Tahiti Bound!

Satisfying a Hunger for Real Beauty

Tahitian Women on the Beach - Paul Gauguin

Tahitian Women on Beach – Paul Gauguin

Tomorrow, Lauren and I will fly to Tahiti via LAX.  We are going with Dr. Chuck Swindoll and the Insight for Living bunch. We will be traveling on a beautiful 4-master, beginning in Papeete and then sailing northwest to Bora Bora. We have never been to Tahiti or anywhere close to the other paradise islands in French Polynesian Archipelago.

Tahiti exerts a romantic tug for a lot of folks. Part of the reason for the exotic allure grows out of our familiarity with the great artist Paul Gauguin (1848-1903) and his bold renderings of raven-haired Tahitian women.

In 1891 Gauguin left France  behind (along with what Gauguin believed to be its repressive conventions) and moved to Tahiti, where he lived with native islanders far outside the capital, Papeete.

Gauguin’s striking use of color and symbolism in his Tahitian paintings set him apart from his French contemporaries by an aesthetic distance equal to the physical distance that separated Papeete from Paris. Some of his major works include La Orana Maria (1891), Tahitian women on Beach, (1891), The Seed of the Areoi (1892), Where Do We Come From? What Are We? Where Are We Going? (1897), and Two Tahitian Women (1899).

I have seen many of his masterpieces hanging in major museums around the world: the Metropolitan Museum of Art in New York, the Museum of Fine Arts in Boston, the National Gallery in Washington, DC, the Musee D’Orsay in Paris. You can find some of his other works in the Hermitage Museum in St. Petersburg and the Pushkin Museum in Moscow. The geographical distribution of his work is impressive.

Some folks consider it a shame that not a single original Gauguin painting remains in French Polynesia. The Gauguin Museum on the main island of Tahiti, displays only reproductions of his work.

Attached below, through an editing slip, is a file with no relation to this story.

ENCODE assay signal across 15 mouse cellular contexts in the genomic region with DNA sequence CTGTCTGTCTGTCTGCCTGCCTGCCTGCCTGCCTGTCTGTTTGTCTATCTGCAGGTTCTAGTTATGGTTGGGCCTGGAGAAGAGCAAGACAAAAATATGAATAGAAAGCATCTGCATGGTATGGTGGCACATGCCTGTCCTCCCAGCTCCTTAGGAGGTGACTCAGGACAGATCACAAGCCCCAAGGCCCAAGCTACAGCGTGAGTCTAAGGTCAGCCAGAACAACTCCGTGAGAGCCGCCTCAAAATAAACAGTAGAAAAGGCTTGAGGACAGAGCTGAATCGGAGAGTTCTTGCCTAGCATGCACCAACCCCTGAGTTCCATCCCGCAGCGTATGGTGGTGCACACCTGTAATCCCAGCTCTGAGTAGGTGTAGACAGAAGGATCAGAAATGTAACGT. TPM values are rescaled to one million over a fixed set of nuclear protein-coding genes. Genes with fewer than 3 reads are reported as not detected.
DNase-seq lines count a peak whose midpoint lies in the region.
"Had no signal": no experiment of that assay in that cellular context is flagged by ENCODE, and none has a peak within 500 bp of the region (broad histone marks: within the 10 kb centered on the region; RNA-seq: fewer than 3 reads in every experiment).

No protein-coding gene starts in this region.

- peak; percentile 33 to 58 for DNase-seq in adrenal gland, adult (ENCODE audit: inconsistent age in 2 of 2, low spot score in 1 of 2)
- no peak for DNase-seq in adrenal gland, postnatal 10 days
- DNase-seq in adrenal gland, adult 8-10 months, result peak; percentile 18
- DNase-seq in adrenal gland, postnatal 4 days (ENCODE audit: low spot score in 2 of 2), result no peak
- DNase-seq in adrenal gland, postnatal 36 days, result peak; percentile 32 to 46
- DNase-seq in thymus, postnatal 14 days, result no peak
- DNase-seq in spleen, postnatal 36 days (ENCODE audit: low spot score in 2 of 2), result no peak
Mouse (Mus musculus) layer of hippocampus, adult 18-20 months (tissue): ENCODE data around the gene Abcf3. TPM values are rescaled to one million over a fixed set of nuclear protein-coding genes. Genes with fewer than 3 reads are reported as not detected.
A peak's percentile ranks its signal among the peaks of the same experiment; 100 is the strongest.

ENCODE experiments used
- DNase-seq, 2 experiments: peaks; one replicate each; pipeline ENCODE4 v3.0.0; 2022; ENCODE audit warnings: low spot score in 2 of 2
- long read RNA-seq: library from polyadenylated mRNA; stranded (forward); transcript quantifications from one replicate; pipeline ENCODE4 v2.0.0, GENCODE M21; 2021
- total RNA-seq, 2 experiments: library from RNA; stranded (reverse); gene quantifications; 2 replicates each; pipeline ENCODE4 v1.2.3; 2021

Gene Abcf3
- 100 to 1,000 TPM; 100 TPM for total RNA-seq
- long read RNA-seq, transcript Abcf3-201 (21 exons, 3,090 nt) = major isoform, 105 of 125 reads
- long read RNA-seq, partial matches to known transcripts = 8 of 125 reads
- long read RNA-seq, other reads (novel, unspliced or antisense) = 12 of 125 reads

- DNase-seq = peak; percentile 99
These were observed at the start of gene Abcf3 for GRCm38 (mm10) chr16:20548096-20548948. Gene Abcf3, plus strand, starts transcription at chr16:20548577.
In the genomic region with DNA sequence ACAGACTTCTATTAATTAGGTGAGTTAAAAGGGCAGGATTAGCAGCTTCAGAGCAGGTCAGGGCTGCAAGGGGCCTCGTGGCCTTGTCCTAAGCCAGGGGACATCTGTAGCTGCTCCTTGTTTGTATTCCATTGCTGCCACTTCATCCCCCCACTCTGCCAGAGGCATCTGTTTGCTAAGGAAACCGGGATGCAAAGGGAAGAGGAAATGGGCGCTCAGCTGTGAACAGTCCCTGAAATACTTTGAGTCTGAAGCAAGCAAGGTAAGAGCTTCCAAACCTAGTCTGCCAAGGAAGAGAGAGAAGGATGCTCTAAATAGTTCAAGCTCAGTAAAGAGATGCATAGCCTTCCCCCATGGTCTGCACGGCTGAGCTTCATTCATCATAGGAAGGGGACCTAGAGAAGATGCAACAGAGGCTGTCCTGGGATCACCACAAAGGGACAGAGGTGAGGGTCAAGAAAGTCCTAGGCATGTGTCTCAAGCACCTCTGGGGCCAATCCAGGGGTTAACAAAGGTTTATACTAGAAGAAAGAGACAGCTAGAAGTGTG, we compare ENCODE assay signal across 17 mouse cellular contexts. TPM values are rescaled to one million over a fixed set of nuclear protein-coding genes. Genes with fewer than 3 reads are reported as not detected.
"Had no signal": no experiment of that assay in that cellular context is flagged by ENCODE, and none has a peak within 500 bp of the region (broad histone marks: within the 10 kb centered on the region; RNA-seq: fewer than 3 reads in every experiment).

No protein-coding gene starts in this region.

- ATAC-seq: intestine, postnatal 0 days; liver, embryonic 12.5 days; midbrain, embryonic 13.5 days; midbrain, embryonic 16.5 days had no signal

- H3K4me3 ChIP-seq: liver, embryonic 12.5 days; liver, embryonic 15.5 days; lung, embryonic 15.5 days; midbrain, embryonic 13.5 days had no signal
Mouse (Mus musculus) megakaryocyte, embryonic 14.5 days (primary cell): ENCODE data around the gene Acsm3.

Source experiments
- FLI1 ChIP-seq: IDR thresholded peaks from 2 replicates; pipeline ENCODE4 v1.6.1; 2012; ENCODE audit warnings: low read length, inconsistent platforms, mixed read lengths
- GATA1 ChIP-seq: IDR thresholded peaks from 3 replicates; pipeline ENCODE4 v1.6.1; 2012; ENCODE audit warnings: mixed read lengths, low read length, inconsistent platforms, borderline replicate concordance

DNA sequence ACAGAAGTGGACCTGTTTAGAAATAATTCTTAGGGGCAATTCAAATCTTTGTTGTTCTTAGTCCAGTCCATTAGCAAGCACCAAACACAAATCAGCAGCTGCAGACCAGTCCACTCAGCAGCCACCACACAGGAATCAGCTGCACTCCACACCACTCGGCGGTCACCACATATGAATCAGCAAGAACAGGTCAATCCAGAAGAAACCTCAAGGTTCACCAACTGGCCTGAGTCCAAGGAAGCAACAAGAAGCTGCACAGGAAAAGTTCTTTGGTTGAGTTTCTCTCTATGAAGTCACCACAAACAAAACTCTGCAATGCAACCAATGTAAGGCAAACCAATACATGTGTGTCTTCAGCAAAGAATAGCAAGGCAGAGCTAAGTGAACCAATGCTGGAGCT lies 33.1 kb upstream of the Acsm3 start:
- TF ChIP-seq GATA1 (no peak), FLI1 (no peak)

I don’t share that sentiment. Why restrict Gauguin’s work to his adopted home? It’s out there as it should be, available to a foreign population, the vast majority of which would never have had the opportunity to view his masterworks in person were they kept in Tahiti.

Still, for all its glory, Gauguin’s vision of Tahiti is self indulgent. Theosophism and native Polynesian religions limited the great Gauguin to a selfish and egotistical exploration of all that Tahiti could provide with its natural beauty and its exotic sensuality. Many of Gauguin’s masterworks reflect exquisitely his allegiance to the carnal appetites of the god he beheld in the mirror.

Having seen and appreciated many of Gauguin’s paintings, I look forward to experiencing the real Tahiti, up close and unfiltered by another artist’s point of view. I want to draw my own conclusions. To interpret the beauty of the islands from my own perspective. As Christians we enjoy a an increased capacity for distinguishing the beauty of creation from the beatific Creator of nature. The Holy Spirit opens our eyes to celebrate the infinite beauty of the Divine Artist even more than His masterworks of creation.

While we will enjoy the beauty of the islands, our allegiance and our deepest appreciation are to the One who, by the power of His Word, called all things into being—including Tahiti.

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